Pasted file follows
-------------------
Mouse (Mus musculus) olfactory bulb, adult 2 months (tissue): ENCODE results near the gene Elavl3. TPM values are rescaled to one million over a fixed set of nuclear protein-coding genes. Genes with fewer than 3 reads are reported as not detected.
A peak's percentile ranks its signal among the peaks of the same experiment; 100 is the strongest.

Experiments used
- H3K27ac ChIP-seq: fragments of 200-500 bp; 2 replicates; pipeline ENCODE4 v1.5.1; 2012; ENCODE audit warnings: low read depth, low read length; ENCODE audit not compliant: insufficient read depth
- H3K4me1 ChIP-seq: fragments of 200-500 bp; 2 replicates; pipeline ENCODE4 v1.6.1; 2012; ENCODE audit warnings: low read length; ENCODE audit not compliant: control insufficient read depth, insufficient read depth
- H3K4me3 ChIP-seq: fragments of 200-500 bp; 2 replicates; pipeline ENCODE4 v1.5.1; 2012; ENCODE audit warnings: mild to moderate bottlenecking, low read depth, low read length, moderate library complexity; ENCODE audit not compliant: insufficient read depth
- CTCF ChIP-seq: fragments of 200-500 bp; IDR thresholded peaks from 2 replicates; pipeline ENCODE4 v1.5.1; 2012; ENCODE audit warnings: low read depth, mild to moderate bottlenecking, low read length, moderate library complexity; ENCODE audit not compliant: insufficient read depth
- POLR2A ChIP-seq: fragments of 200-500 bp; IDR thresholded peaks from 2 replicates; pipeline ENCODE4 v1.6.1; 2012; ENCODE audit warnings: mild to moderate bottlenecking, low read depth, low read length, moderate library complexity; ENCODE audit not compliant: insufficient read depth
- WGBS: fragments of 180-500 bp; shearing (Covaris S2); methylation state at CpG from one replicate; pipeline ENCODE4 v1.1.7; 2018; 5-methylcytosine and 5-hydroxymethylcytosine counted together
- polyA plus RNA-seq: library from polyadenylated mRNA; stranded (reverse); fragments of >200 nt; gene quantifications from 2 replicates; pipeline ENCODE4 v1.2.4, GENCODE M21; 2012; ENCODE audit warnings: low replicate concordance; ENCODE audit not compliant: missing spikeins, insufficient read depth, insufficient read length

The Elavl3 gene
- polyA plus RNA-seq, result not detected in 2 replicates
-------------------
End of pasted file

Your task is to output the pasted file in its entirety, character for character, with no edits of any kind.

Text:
Mouse (Mus musculus) olfactory bulb, adult 2 months (tissue): ENCODE results near the gene Elavl3. TPM values are rescaled to one million over a fixed set of nuclear protein-coding genes. Genes with fewer than 3 reads are reported as not detected.
A peak's percentile ranks its signal among the peaks of the same experiment; 100 is the strongest.

Experiments used
- H3K27ac ChIP-seq: fragments of 200-500 bp; 2 replicates; pipeline ENCODE4 v1.5.1; 2012; ENCODE audit warnings: low read depth, low read length; ENCODE audit not compliant: insufficient read depth
- H3K4me1 ChIP-seq: fragments of 200-500 bp; 2 replicates; pipeline ENCODE4 v1.6.1; 2012; ENCODE audit warnings: low read length; ENCODE audit not compliant: control insufficient read depth, insufficient read depth
- H3K4me3 ChIP-seq: fragments of 200-500 bp; 2 replicates; pipeline ENCODE4 v1.5.1; 2012; ENCODE audit warnings: mild to moderate bottlenecking, low read depth, low read length, moderate library complexity; ENCODE audit not compliant: insufficient read depth
- CTCF ChIP-seq: fragments of 200-500 bp; IDR thresholded peaks from 2 replicates; pipeline ENCODE4 v1.5.1; 2012; ENCODE audit warnings: low read depth, mild to moderate bottlenecking, low read length, moderate library complexity; ENCODE audit not compliant: insufficient read depth
- POLR2A ChIP-seq: fragments of 200-500 bp; IDR thresholded peaks from 2 replicates; pipeline ENCODE4 v1.6.1; 2012; ENCODE audit warnings: mild to moderate bottlenecking, low read depth, low read length, moderate library complexity; ENCODE audit not compliant: insufficient read depth
- WGBS: fragments of 180-500 bp; shearing (Covaris S2); methylation state at CpG from one replicate; pipeline ENCODE4 v1.1.7; 2018; 5-methylcytosine and 5-hydroxymethylcytosine counted together
- polyA plus RNA-seq: library from polyadenylated mRNA; stranded (reverse); fragments of >200 nt; gene quantifications from 2 replicates; pipeline ENCODE4 v1.2.4, GENCODE M21; 2012; ENCODE audit warnings: low replicate concordance; ENCODE audit not compliant: missing spikeins, insufficient read depth, insufficient read length

The Elavl3 gene
- polyA plus RNA-seq, result not detected in 2 replicates